We claim:

1. A neck simulation device for coupling a head structure to a torso structure of an anthropomorphic dummy, comprising:

a plurality of interconnected swivel units interposed between the torso structure and the head structure;

a first one of the swivel units having pivot means positioned to provide for forward and backward tilting movements of the head structure about an axis normal to the vertical axis' of the torso structure when the latter is in an upright position,

and viscous damping means housed within the first one of the swivel units to control the rate of deceleration of the head structure during forward and rearward tilting movements;

an intermediate one of the swivel units having pivot means supporting the head structure for pivotal movement about an axis normal to the first swivel unit axis and lying in a vertical plane of the torso structure;

and a last one of the swivel units supporting the head structure for tilting movement about an axis substantially normal to the pivotal axis of the secon swivel unit.

2. A neck simulation device according to'claim l, in which:

40 the swivel units are vertically stacked relative to one another.

3. A neck simulation device according to claim 1, in which:

the first one of the swivel units is mounted on the torso structure and the last one of the swivel units is attached to the head structure,

and the intermediate one of the swivel units couples the first and last units together.

4. A neck simulation device according to claim 3, in which:

the viscous damping means comprises a fluid filled chamber within the first one of the swivel units,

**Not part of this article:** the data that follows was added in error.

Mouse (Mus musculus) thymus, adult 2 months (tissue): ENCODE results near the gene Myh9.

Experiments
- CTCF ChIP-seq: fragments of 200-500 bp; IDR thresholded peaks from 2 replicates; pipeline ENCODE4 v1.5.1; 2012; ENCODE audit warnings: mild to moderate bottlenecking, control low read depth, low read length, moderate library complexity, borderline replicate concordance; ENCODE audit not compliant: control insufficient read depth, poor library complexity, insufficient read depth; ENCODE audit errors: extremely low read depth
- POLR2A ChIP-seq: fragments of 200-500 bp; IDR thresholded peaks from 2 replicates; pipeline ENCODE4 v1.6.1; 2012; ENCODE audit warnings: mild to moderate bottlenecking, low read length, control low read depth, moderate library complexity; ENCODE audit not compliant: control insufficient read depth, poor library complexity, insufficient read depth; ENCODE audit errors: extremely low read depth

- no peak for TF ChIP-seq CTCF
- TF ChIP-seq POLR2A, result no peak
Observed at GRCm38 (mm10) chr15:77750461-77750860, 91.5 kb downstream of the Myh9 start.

a braking member relatively movable within the chamber,

and orifice means in the braking member metering flow of fluid from one side of the braking member to the other side as the head structure undergoes tilting movements.

5. A neck simulation device according to claim 1, in which:

the viscous damping means comprises a fluid filled chamber within the first one of the swivel units,

a paddle member relatively movable within the chamber,

and orifice means in the paddle metering flow of fluid between opposite sides of the paddle member as the head structure undergoes tilting movements.

which: i

the first swivel unit comprises a support bracket rigidly fastened to the torso structure,

a pivot shaft nonrotatably mounted in the support 5 bracket,

and a housing pivotally joumalled on the pivot shaft,

the housing having a fluid chamber therein,

a braking member fixed to the pivot shaft and projecting into the housing fluid chamber,

a viscous damping fluid filling the chamber,

and orifice means in the braking member to permit controlled passage of the viscous fluid from one side of the braking member to the other as the housing tilts about the pivot shaft. 7. A neck simulation device according to claim 6, in which:

the intermediate one of the swivel units comprises a plate member, bearing means interposed between the first swivel unit and the plate member permitting pivotal movement about the axis normal to the first swivel unit axis,

pivot support means on said plate member,